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Wednesday, November 14, 2018



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Man sentenced to life for two Larose murders

Man sentenced to life for two Larose murders

A Thibodaux judge Thursday handed down two concurrent life sentences to a man found guilty of the 2013 killings of a confidential informant and her acquaintance.

Traveyon Blackledge, 21, was convicted Jan. 27 of the second-degree murders of 41-year-old Nikki Landry, of Larose, and 54-year-old Harry Lefort, of Cut Off. Their bodies were found Sept. 22, 2013, in Landry's apartment on West Fourth Street.

Blackledge's father, 38-year-old Toronzo Thompkins, is accused of ordering him and 38-year-old Jerrard Major Sr. to kill Landry, who was set to testify against Thompkins in his crack cocaine distribution trial. Thompkins is already serving a life sentence, having been convicted of the drug charge despite Landry's death, but he and Major are awaiting trial on the murder charges.

Second-degree murder carries a mandatory sentence of life in prison without the possibility of probation, parole or suspension of sentence.

Assistant District Attorneys Joe Soignet and Jason Chatagnier prosecuted Blackledge.

"Based on what he did, it's the only appropriate sentence," Soignet said. "It's not the usual situation where you try one and there's closure for the victim. As soon as the verdict came through, we turned our attentions to (the other defendants.) The first third is behind us, so now we move on."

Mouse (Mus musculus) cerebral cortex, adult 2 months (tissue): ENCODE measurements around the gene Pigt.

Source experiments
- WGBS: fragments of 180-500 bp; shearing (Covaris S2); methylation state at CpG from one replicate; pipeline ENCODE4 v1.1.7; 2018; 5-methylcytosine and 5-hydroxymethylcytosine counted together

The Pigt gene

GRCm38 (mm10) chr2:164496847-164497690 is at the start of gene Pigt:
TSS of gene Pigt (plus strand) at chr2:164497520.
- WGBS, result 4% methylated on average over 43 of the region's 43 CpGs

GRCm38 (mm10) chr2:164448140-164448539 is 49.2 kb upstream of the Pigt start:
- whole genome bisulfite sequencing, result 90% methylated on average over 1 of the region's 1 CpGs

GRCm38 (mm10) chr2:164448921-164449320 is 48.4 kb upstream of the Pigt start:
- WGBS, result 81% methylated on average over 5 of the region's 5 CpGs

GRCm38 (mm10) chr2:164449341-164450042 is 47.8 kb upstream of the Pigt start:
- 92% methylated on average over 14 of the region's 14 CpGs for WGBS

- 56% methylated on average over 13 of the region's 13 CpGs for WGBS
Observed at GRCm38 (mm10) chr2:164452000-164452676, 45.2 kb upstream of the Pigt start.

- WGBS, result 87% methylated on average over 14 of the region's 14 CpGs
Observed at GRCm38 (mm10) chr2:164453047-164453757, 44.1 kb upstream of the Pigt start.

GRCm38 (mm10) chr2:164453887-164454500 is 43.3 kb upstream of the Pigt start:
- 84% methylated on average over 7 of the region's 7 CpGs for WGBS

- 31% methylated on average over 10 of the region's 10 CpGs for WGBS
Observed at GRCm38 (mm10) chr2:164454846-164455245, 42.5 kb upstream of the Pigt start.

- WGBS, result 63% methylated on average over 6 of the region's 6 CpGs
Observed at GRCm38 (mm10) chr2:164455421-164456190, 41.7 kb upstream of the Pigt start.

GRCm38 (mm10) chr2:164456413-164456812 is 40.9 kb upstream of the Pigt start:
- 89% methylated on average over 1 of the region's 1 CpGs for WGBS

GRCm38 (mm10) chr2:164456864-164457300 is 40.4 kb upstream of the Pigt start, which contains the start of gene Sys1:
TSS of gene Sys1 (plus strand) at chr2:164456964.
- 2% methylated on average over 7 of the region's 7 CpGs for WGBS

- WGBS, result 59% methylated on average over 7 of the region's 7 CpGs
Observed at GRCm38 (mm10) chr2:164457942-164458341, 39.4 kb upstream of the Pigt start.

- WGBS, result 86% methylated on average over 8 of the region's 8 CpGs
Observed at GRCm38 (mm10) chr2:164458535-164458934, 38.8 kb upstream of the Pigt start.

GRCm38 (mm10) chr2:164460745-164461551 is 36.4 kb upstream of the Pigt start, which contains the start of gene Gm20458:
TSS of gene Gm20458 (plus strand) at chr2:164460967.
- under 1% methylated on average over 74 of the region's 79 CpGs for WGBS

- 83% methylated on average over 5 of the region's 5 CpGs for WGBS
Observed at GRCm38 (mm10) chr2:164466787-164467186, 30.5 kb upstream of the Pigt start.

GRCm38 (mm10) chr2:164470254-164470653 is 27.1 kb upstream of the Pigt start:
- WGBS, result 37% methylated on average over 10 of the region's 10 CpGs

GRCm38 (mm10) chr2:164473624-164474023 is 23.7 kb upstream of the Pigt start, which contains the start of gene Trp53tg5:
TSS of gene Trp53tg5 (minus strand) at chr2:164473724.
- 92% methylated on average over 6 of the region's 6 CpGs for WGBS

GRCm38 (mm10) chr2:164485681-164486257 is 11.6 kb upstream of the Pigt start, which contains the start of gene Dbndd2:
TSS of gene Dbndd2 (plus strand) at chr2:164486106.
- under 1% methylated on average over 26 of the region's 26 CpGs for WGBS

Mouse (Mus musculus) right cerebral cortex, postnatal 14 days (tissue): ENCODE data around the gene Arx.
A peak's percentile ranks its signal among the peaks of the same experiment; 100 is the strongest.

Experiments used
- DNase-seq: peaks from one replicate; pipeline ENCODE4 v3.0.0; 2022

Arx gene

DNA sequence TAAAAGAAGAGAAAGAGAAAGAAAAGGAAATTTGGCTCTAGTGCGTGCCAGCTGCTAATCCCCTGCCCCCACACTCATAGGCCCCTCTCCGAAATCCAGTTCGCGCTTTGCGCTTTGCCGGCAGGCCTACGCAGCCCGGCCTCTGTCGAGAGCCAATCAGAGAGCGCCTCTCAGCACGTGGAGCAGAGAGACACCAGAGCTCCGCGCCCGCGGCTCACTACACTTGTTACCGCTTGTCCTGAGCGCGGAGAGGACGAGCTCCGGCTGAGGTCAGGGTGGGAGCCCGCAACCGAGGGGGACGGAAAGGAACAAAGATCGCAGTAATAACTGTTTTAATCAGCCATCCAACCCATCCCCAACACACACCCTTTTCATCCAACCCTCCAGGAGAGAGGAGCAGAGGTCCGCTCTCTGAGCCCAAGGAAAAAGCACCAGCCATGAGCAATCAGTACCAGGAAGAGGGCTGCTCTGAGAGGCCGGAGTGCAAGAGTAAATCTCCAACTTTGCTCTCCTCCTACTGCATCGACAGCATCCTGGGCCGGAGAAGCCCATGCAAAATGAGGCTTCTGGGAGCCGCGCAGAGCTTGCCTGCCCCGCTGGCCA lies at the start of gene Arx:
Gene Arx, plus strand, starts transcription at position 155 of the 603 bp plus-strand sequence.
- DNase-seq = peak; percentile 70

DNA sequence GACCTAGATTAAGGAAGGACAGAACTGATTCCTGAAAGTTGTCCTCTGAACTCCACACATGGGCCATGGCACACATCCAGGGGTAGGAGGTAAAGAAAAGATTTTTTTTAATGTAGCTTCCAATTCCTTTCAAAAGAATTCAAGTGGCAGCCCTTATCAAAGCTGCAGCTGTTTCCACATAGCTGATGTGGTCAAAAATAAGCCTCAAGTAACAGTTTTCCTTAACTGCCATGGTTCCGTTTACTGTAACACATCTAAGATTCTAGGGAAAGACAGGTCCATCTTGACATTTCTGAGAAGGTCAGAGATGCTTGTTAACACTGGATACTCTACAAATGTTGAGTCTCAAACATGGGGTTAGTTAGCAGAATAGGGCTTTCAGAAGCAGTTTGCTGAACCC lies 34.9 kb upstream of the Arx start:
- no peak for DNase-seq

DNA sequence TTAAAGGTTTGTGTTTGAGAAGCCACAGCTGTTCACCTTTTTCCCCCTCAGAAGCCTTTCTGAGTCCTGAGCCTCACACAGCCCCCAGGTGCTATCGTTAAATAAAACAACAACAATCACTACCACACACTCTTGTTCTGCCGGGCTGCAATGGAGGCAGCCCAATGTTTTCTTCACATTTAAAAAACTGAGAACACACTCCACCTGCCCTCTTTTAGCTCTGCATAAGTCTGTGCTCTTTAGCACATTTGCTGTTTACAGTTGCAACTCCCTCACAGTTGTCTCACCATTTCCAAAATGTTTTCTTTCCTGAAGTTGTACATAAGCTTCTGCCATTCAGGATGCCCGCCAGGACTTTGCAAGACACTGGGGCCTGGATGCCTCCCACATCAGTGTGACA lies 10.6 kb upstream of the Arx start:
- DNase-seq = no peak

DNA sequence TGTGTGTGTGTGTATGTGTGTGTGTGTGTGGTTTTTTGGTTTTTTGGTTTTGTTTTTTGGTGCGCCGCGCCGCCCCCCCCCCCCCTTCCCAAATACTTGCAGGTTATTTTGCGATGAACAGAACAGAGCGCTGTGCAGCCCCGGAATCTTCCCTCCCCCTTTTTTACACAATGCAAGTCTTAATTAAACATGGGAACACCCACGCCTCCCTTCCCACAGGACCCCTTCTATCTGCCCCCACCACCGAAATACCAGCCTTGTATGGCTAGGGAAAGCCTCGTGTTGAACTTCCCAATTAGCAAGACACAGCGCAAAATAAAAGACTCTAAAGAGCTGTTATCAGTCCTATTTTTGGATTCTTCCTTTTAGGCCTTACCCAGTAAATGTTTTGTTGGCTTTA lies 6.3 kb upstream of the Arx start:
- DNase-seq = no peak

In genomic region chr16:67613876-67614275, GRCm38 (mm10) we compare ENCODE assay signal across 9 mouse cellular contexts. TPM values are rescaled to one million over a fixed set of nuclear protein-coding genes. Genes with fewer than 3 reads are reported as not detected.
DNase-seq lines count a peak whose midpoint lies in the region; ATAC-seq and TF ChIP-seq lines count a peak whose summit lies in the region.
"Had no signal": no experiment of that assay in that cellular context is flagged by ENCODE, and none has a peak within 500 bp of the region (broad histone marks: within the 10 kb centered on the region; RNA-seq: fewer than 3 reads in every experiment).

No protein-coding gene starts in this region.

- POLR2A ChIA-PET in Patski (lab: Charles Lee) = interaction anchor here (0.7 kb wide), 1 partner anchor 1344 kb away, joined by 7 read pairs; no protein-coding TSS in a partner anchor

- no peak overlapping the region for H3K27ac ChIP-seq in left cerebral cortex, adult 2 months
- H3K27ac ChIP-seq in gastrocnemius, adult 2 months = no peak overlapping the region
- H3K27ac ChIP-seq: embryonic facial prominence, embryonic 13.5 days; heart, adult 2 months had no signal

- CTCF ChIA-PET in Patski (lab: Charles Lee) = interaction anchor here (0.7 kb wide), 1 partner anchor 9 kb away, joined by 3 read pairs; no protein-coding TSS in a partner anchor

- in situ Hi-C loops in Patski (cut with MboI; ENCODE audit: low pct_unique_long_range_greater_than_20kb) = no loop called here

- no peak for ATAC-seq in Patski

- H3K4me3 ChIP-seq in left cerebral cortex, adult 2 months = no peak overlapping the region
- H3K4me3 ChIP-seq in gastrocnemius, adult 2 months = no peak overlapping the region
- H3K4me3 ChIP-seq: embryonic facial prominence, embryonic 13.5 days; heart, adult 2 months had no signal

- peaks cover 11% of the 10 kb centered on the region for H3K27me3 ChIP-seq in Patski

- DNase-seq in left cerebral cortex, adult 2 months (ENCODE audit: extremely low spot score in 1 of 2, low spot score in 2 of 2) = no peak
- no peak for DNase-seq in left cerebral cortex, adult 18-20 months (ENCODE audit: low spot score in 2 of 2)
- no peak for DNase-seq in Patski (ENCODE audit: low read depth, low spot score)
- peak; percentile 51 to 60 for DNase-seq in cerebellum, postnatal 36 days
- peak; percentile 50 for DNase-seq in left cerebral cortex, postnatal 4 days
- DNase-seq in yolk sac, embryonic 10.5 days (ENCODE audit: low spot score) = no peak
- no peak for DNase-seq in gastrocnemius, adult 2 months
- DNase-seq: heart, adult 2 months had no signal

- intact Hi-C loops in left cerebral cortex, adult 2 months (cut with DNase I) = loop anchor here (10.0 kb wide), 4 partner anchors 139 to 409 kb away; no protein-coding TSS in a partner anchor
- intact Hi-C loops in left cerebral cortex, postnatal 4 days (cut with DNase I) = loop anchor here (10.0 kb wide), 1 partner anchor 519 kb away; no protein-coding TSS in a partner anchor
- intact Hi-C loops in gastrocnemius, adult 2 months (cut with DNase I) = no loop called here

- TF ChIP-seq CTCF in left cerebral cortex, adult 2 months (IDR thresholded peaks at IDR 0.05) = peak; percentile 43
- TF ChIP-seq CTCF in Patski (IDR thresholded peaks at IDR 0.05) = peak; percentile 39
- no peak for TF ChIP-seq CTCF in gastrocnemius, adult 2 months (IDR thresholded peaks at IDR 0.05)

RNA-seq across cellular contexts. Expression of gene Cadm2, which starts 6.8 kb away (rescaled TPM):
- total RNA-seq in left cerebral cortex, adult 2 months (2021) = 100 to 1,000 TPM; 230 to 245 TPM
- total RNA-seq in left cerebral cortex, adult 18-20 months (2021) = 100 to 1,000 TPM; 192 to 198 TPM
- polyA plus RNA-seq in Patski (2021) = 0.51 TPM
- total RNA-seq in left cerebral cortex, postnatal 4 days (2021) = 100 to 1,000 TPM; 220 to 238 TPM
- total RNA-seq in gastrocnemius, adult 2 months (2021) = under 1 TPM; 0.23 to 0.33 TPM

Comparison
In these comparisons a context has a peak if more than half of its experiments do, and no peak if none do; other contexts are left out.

During the trial, Blackledge's New Iberia attorney, Lynden Burton, raised the issues of the defendant's mental health, alleged mistreatment by detectives and pointed out a lack of physical evidence linking him to the crime.

Burton did not bring post-trial motions before state District Judge Walter Lanier, who presided over the case, but said there will be an appeal.

"We would have wanted it to come out differently," Burton said. "He always said he was innocent, and we fought it to the end."

An all-white jury decided Blackledge's fate, with 11 of the 12 members voting guilty. Burton said he can't say yet whether the jury's racial makeup will factor into an appeal.

"It's the way it worked out," he said. "We tried our best to get a jury of his peers, and this is what we ended up with. We have to wait until we go through everything."

-- Staff Writer Bridget Mire can be reached at 448-7639 or bridget.mire@dailycomet.com. Follow her on Twitter @bridget_mire.